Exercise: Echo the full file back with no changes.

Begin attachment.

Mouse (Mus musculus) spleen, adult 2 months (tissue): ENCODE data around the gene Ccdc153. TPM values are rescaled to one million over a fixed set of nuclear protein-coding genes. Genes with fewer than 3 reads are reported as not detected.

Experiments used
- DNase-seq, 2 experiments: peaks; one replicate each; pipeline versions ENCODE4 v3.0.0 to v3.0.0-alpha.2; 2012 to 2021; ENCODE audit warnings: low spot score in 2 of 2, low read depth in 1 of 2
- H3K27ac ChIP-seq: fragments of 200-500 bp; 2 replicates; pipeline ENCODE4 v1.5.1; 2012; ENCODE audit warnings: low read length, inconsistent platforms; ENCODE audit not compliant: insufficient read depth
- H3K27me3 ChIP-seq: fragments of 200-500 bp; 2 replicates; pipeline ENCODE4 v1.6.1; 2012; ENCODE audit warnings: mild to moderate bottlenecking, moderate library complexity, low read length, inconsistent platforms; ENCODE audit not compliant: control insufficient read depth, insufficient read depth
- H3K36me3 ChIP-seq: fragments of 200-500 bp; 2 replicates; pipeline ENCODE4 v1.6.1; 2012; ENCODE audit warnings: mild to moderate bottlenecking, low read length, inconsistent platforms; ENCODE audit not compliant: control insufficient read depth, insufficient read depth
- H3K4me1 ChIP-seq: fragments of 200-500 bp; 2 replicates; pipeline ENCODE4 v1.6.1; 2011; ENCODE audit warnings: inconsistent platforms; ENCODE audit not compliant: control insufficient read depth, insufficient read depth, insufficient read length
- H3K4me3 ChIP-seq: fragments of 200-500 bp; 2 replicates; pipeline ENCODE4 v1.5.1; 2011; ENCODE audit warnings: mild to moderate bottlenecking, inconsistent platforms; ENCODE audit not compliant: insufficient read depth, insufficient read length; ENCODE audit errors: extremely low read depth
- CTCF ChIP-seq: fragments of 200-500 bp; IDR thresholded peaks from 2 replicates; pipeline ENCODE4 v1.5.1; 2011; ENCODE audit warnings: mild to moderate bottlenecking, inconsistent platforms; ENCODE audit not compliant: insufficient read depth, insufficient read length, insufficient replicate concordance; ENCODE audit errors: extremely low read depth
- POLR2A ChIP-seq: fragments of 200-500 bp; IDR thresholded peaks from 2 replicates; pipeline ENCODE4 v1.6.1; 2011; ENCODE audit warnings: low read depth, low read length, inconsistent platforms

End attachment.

Mouse (Mus musculus) spleen, adult 2 months (tissue): ENCODE data around the gene Ccdc153. TPM values are rescaled to one million over a fixed set of nuclear protein-coding genes. Genes with fewer than 3 reads are reported as not detected.

Experiments used
- DNase-seq, 2 experiments: peaks; one replicate each; pipeline versions ENCODE4 v3.0.0 to v3.0.0-alpha.2; 2012 to 2021; ENCODE audit warnings: low spot score in 2 of 2, low read depth in 1 of 2
- H3K27ac ChIP-seq: fragments of 200-500 bp; 2 replicates; pipeline ENCODE4 v1.5.1; 2012; ENCODE audit warnings: low read length, inconsistent platforms; ENCODE audit not compliant: insufficient read depth
- H3K27me3 ChIP-seq: fragments of 200-500 bp; 2 replicates; pipeline ENCODE4 v1.6.1; 2012; ENCODE audit warnings: mild to moderate bottlenecking, moderate library complexity, low read length, inconsistent platforms; ENCODE audit not compliant: control insufficient read depth, insufficient read depth
- H3K36me3 ChIP-seq: fragments of 200-500 bp; 2 replicates; pipeline ENCODE4 v1.6.1; 2012; ENCODE audit warnings: mild to moderate bottlenecking, low read length, inconsistent platforms; ENCODE audit not compliant: control insufficient read depth, insufficient read depth
- H3K4me1 ChIP-seq: fragments of 200-500 bp; 2 replicates; pipeline ENCODE4 v1.6.1; 2011; ENCODE audit warnings: inconsistent platforms; ENCODE audit not compliant: control insufficient read depth, insufficient read depth, insufficient read length
- H3K4me3 ChIP-seq: fragments of 200-500 bp; 2 replicates; pipeline ENCODE4 v1.5.1; 2011; ENCODE audit warnings: mild to moderate bottlenecking, inconsistent platforms; ENCODE audit not compliant: insufficient read depth, insufficient read length; ENCODE audit errors: extremely low read depth
- CTCF ChIP-seq: fragments of 200-500 bp; IDR thresholded peaks from 2 replicates; pipeline ENCODE4 v1.5.1; 2011; ENCODE audit warnings: mild to moderate bottlenecking, inconsistent platforms; ENCODE audit not compliant: insufficient read depth, insufficient read length, insufficient replicate concordance; ENCODE audit errors: extremely low read depth
- POLR2A ChIP-seq: fragments of 200-500 bp; IDR thresholded peaks from 2 replicates; pipeline ENCODE4 v1.6.1; 2011; ENCODE audit warnings: low read depth, low read length, inconsistent platforms